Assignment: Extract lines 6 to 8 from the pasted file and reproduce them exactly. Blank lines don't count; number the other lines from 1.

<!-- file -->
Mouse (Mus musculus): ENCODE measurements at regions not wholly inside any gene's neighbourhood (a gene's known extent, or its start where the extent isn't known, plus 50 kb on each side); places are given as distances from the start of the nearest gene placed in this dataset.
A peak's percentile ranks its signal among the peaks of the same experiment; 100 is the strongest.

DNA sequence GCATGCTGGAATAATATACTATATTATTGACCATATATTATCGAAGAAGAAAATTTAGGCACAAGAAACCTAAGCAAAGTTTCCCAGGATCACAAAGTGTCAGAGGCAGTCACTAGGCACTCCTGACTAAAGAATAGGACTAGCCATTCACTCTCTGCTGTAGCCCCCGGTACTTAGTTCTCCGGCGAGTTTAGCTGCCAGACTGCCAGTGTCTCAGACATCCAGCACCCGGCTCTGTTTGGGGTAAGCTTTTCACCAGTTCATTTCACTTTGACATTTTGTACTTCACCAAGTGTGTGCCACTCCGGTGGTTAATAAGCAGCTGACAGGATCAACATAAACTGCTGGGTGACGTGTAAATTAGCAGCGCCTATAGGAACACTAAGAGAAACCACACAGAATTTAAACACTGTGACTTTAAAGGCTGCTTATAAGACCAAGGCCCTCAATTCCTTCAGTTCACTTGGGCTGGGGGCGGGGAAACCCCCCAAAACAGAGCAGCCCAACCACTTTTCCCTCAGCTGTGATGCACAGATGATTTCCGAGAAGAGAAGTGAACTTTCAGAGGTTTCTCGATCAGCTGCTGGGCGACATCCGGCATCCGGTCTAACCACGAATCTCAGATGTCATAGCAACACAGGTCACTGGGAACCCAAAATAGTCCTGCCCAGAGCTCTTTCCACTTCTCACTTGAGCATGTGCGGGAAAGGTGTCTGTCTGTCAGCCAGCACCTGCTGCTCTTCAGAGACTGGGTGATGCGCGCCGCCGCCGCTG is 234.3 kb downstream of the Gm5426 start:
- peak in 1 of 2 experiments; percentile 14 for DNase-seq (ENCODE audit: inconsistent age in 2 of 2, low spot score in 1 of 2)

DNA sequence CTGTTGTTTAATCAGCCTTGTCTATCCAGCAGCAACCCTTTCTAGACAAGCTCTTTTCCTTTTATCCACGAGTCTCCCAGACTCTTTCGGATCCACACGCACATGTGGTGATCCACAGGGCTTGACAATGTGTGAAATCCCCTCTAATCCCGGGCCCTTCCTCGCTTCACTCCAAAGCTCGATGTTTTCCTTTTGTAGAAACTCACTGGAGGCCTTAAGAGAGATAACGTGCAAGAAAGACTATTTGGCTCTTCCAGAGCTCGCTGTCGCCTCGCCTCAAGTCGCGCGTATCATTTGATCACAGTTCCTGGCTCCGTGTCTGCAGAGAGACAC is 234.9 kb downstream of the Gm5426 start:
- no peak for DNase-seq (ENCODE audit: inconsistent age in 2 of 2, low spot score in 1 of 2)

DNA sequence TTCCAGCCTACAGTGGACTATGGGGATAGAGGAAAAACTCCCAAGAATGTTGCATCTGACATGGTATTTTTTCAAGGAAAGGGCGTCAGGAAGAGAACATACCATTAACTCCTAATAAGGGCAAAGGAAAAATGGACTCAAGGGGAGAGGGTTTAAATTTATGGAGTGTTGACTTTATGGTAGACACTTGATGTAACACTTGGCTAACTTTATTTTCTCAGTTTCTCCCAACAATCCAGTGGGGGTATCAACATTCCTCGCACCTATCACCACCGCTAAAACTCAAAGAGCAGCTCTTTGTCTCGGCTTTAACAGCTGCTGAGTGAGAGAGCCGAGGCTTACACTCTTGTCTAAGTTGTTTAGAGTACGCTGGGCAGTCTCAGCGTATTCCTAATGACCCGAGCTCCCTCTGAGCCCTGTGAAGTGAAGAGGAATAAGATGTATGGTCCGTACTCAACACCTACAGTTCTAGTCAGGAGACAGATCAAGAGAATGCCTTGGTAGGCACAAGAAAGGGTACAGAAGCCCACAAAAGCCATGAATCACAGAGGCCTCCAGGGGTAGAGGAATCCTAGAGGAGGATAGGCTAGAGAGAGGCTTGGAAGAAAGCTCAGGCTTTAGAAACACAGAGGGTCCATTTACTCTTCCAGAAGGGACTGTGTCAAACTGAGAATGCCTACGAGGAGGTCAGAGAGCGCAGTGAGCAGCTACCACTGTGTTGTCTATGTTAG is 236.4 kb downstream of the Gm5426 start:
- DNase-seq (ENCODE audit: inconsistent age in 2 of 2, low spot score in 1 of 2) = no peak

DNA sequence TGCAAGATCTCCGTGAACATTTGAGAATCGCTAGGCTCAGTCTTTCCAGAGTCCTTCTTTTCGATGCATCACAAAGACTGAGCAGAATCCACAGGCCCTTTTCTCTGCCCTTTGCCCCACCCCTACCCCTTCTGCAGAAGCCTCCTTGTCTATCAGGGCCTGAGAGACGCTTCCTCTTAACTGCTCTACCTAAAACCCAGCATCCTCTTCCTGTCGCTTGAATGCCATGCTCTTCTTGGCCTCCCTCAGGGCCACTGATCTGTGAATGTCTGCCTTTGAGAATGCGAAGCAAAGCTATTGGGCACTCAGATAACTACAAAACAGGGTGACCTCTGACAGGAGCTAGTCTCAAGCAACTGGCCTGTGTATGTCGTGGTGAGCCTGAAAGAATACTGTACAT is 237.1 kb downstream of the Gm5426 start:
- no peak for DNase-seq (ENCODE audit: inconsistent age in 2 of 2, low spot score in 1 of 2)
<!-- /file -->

- no peak for DNase-seq (ENCODE audit: inconsistent age in 2 of 2, low spot score in 1 of 2)

DNA sequence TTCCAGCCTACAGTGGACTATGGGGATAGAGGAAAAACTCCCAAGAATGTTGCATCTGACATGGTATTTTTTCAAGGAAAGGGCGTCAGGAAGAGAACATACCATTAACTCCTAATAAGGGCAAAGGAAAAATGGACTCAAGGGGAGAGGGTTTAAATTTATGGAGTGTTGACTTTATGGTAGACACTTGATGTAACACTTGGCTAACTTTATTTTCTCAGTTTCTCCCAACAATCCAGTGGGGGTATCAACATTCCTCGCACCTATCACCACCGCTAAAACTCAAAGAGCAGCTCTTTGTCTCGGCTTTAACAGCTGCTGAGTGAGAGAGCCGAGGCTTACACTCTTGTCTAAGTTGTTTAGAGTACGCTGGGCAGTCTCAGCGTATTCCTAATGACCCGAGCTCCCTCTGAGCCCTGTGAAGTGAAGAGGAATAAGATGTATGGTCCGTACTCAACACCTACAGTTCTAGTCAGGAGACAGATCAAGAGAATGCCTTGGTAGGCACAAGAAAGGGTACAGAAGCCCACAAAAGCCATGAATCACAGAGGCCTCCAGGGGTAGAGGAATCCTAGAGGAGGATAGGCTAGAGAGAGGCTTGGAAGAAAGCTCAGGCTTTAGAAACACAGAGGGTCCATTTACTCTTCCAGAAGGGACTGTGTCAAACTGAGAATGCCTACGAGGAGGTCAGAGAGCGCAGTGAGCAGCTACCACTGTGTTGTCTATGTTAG is 236.4 kb downstream of the Gm5426 start:
- DNase-seq (ENCODE audit: inconsistent age in 2 of 2, low spot score in 1 of 2) = no peak